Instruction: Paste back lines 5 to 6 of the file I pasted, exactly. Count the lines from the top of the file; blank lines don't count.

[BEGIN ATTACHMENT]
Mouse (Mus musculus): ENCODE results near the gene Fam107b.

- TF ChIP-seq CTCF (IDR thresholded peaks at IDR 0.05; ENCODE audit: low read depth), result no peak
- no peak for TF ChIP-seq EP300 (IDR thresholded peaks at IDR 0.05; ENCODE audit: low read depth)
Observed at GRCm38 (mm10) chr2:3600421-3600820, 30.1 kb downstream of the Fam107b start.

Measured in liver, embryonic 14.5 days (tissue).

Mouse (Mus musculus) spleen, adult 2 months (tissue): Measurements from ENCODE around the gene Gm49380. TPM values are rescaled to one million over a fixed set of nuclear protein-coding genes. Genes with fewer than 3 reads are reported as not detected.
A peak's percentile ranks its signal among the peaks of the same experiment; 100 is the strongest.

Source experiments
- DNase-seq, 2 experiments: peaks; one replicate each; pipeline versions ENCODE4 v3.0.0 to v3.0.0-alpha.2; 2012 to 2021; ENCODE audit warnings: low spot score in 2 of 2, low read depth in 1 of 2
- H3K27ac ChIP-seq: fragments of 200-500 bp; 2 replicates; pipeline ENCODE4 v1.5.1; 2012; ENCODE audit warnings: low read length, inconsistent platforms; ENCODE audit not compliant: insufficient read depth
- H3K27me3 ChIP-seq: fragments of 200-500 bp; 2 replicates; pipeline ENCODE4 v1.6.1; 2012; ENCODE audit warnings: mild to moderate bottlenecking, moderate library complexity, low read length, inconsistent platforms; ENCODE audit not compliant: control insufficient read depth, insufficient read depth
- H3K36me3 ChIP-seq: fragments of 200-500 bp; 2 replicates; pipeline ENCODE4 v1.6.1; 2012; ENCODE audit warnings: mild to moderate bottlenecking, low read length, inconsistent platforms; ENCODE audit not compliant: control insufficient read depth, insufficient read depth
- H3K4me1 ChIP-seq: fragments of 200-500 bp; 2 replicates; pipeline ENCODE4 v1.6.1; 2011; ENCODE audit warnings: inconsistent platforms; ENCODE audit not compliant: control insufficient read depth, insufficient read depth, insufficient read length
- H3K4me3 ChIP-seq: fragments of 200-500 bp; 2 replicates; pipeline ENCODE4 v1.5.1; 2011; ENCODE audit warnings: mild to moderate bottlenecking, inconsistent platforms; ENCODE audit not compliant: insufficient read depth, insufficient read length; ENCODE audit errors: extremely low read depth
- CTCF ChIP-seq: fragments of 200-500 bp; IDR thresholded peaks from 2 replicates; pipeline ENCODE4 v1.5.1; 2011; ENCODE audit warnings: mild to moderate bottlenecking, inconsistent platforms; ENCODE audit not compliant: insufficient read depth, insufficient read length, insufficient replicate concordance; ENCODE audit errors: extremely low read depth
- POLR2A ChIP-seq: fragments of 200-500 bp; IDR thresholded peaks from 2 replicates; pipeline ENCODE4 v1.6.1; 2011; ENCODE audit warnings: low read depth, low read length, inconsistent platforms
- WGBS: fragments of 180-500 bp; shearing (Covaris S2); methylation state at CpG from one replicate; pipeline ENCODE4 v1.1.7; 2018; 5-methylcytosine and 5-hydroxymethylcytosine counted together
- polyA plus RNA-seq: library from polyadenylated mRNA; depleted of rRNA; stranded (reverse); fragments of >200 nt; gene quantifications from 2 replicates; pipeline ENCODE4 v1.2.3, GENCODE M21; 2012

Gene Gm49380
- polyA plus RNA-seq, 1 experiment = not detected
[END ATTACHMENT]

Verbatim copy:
Measured in liver, embryonic 14.5 days (tissue).

Mouse (Mus musculus) spleen, adult 2 months (tissue): Measurements from ENCODE around the gene Gm49380. TPM values are rescaled to one million over a fixed set of nuclear protein-coding genes. Genes with fewer than 3 reads are reported as not detected.